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Everyone would like to live debt-free. I get it. And I agree. Most of the time... with most of the credit lines with extraordinary interest rates, by the end of your payments, you will have paid double. But not all loans are made equal, and depending on what you are using them for, the more leveraged you are, the better.


According to WalletHub, as of August 24th, the interest rates in credit card lines can go anywhere from 13% to 23% per year. That means that if you have a $1,000.0 credit card debt and you pay it monthly during one year in equal payments, by the end of that year you would have paid about $129 in interests. That's 12.89% of your debt! Now, imagine if you have $10,000! You'd paid $1,289.00 in interests!

It gets even worse if you don't pay it. At a rate of 23%, it would take 37 months for your debt to double. Tell me: what kind of investment do you do that can double your principal in just 3 years? Not a lot... not without a very high risk for you.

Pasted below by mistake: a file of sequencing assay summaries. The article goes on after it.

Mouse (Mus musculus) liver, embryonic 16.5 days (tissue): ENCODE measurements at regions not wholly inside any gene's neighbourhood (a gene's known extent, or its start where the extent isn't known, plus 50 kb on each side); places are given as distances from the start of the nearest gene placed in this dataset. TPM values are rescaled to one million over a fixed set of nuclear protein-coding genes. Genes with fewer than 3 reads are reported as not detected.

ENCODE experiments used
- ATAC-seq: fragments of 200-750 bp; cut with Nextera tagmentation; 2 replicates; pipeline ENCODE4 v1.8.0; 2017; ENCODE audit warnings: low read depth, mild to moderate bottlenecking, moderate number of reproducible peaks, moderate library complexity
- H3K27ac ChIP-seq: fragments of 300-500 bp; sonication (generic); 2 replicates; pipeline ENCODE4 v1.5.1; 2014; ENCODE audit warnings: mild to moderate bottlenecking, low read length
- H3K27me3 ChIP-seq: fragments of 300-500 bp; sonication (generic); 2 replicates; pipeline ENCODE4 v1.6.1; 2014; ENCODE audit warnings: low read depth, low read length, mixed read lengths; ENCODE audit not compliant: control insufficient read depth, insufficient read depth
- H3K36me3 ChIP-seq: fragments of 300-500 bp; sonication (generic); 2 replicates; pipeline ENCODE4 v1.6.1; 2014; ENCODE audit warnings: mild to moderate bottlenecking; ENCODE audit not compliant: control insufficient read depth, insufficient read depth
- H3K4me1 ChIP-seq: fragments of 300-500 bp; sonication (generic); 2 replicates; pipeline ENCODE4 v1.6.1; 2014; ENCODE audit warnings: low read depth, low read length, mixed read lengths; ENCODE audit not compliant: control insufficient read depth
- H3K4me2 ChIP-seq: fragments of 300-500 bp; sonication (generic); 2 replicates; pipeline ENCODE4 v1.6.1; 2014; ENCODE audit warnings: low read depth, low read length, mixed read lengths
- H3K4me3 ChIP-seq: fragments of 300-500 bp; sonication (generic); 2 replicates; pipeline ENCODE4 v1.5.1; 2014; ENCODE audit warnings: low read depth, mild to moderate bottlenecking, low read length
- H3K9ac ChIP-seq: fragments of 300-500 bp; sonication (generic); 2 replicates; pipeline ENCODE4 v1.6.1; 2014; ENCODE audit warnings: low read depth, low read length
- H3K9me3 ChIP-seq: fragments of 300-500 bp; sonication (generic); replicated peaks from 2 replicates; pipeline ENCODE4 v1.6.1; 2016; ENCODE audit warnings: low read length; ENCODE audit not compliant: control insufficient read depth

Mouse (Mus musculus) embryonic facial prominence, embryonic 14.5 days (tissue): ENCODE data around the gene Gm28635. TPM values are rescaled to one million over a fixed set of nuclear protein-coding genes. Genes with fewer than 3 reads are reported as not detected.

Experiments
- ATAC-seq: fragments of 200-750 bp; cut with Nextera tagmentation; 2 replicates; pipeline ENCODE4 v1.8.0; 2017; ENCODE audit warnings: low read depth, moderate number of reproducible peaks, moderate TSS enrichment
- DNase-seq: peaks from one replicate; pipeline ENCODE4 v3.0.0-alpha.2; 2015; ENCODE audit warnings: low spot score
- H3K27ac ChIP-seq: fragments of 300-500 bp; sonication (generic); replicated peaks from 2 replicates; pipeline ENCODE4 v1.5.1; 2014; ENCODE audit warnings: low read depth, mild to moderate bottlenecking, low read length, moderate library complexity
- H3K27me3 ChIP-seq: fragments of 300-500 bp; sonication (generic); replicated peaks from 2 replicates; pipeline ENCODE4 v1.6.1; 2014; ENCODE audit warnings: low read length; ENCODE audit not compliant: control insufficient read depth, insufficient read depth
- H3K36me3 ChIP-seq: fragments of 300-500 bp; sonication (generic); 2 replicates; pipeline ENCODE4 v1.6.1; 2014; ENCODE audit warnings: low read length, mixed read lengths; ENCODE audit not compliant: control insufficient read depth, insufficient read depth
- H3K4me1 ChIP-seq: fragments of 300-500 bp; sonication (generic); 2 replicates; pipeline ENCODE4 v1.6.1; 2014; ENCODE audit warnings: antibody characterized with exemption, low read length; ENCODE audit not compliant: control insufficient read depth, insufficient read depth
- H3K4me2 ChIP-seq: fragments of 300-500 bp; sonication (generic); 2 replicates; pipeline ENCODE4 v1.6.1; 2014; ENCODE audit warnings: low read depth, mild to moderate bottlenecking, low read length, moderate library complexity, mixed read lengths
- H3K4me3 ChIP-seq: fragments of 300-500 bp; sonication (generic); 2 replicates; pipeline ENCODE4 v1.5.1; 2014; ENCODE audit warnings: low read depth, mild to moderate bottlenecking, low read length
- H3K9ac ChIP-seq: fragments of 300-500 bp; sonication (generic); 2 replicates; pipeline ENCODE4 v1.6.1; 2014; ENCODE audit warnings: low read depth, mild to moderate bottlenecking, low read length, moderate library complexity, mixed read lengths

Personal loans are something else. The rates can go from 5% to 36%, depending on your credit history, your income, the length of the contract, your zip code. The Bank Rate website you can simulate your rate on a personal loan. Also, the rate can change depending on the purpose of your loan: home improvement, debt consolidate, credit card pay off.


Another very common credit line is the car loan. Buying a car with credit is not the best decision. Actually, you don't finance depreciating assets. If it wasn't bad enough that your object of purchase is losing value over time, you are also paying more for it in carrying costs.

Nevertheless, most of the time, people do it because it is easier (and faster) to solve their problem (buying a car) without having all the money. I get it. I do this a lot. But have in mind that, financially, this is not the best option.

The car loans can vary from 4.7% for a person with good credit and a longer contract to 12% with someone without a credit history.

All those lines of credit, it is best for you if you can pay them as fast as possible. As shown in the examples above, the interest rates are high, the purpose of the use is not bringing you any financial advantage, and keeping those lines of credit open will drain your hard-earned money. That's not the case for a mortgage.